Earlier this week, State Rep. Adam Greshin spearheaded an effort to cut a planned funding increase for Efficiency Vermont. I noted the rather obvious conflict of interest: Greshin is co-owner of the Sugarbush ski resort, and higher EV funding would have meant higher utility rates.
Since then, two further developments. First, as multiple correspondents have pointed out, ski resorts got a massive handout from Efficiency Vermont last year:
A $5-million rebate program from Efficiency Vermont helped initiate a $15-million investment in high-efficiency snow guns at resorts around the state. The resorts say that the new snowmaking guns can create a lot more snow in less time, and can deliver piles of snow earlier in the season than the old-school snowguns.
The majority of resorts’ electricity use is in air compression for snowmaking. EV’s program was a smart way to target a significant energy sinkhole. But it took a lot of flack for a “giveaway” to a big business. Did that contribute to lawmakers’ willingness to give the agency a substantial trim? I can’t say, but it’s a fair inference.
Adam Greshin’s business got a huge boost from EV, and now that he’s gotten his benefit, he wants to minimize his outlay for the program. Isn’t that convenient?
Second development. In my previous post I asked if Campaign for Vermont would go after Rep. Greshin. After all, CFV issued a formal complaint last year about then-Democratic State Rep. Mike McCarthy’s alleged conflict of interest. All McCarthy did was vote for a measure that would have benefited his employer, SunCommon; Greshin led the charge for a bill that would dramatically cut his business expenses, which seems more egregious to me.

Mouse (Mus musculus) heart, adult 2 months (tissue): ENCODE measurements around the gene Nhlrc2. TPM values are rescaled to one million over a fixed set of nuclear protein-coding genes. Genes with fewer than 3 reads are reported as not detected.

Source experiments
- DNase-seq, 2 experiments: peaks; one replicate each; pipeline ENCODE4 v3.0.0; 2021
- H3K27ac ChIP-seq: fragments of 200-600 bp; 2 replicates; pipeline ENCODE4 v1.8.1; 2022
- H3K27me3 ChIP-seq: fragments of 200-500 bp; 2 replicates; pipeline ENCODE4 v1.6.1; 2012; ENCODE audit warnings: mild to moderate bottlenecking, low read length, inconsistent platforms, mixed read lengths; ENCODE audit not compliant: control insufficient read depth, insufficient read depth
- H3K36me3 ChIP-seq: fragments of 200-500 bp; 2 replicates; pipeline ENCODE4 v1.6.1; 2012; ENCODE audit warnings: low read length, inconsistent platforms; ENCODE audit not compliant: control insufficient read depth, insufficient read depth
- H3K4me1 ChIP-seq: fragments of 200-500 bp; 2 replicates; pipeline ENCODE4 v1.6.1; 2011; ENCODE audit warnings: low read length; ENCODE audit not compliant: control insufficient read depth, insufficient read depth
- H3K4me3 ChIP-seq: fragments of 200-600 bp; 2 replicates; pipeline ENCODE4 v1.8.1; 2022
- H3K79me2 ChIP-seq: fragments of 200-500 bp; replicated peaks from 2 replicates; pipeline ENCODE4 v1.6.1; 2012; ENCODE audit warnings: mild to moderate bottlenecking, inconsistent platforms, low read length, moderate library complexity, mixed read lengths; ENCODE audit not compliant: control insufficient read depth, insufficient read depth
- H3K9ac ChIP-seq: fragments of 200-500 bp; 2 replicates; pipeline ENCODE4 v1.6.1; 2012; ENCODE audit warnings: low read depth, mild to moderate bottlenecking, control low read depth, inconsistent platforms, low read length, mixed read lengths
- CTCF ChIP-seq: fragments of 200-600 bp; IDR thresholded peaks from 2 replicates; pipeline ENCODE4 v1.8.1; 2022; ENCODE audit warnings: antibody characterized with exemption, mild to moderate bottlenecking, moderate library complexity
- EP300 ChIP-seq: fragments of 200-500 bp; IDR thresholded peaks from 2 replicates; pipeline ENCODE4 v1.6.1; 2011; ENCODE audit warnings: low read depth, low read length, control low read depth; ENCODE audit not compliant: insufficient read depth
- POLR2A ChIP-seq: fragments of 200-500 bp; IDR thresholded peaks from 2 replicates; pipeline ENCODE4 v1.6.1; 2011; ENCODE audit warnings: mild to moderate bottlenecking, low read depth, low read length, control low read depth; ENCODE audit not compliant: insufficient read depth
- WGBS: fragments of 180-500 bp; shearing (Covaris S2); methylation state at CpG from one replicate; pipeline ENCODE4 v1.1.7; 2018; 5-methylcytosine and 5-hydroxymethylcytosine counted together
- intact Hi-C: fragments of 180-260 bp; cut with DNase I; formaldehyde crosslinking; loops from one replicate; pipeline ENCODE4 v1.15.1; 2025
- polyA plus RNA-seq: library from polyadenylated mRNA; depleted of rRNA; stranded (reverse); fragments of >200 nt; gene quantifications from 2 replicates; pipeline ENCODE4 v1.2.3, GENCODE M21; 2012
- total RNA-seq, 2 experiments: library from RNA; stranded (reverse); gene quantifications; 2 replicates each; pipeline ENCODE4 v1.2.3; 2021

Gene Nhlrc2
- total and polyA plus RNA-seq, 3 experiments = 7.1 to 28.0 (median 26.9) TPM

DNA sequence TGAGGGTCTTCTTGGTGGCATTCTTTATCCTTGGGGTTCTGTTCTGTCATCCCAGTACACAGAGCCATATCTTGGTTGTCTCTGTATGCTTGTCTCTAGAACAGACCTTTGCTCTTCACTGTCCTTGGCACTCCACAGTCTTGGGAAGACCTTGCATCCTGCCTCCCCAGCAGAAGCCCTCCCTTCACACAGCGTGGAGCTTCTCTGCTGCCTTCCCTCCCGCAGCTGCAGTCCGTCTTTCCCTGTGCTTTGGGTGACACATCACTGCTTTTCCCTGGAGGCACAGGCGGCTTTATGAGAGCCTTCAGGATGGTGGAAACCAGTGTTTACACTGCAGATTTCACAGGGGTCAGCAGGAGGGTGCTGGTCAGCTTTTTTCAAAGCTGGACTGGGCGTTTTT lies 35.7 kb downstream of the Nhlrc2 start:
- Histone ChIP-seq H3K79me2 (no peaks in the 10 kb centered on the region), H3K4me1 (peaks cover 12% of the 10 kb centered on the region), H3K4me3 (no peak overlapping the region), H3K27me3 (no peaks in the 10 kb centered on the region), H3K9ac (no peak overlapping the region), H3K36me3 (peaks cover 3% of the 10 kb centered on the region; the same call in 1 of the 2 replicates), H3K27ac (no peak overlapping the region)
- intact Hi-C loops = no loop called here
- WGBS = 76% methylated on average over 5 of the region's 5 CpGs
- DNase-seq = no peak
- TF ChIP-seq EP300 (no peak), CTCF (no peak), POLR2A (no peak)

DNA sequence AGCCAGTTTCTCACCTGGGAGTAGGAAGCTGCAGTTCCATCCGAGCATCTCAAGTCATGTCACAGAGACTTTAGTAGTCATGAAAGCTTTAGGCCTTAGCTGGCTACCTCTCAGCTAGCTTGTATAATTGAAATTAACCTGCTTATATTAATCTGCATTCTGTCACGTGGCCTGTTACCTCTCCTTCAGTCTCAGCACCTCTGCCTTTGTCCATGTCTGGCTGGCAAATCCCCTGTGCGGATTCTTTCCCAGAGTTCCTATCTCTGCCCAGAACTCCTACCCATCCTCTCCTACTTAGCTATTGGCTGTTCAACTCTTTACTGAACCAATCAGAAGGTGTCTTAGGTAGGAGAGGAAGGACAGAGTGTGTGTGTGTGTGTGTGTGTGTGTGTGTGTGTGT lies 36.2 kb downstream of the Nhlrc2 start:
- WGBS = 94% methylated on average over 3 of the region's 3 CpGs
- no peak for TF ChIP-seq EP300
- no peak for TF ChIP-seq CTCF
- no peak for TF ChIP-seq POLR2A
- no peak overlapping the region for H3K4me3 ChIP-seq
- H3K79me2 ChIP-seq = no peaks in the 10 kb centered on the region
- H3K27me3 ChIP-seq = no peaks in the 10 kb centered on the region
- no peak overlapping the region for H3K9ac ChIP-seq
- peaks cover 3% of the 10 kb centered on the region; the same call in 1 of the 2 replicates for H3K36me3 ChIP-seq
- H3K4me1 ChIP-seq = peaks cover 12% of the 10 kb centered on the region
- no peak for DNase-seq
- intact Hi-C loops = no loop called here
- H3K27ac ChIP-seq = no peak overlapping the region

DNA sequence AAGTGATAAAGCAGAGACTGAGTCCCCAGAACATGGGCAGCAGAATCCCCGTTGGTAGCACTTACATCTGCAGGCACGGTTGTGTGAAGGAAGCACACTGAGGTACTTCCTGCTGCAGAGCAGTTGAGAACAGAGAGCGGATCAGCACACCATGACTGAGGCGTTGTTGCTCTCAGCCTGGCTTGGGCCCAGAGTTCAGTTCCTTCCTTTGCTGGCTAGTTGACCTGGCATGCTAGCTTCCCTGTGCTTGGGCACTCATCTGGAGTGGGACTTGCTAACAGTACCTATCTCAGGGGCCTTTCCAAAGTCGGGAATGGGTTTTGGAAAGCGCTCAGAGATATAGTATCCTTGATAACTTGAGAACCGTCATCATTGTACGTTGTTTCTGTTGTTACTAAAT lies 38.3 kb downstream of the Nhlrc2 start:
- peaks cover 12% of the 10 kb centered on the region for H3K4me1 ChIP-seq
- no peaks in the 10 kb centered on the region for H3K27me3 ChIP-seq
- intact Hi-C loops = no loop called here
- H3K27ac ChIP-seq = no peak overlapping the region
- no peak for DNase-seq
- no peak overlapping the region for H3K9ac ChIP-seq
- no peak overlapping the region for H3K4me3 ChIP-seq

Initially, CFV director Cyrus Patten was on my side:
Well, the morning came, and…
Sorry, but that doesn’t hold water. By its own account, Sugarbush spends about $2 million a year on energy. That’s not exactly your typical ratepayer. Methinks the grizzled heads at CFV thought better of slamming Greshin, who’s not formally connected to CFV but as a business-friendly centrist, his political agenda matches theirs. Unlike, say, Mike McCarthy.
I’m sure Patten will write this off as more CFV-bashing by me, but I smell a double standard.
Look, I realize there’s a huge gray area when it comes to conflict of interest, especially in a state with a nonprofessional legislature. Most of these people have other jobs. You can’t ask Dr. George Till to recuse himself from anything to do with health care. You can’t ask Sen. Bill Doyle, a faculty member at Johnson State College, to abstain from higher eduction funding bills. You can’t ask Don Turner, fire chief of Milton, to not vote for public safety appropriations.
But Greshin’s case is different in two regards: (1) paying utility bills is a huge expense for his resort, so there’s a greater order of magnitude involved; and (2) he didn’t just vote on a bill — he championed the cause. If not for Adam Greshin, the Efficiency Vermont funding would have sailed through the House.
I think that’s a pretty clear case, and I believe the House Ethics Committee should look into it.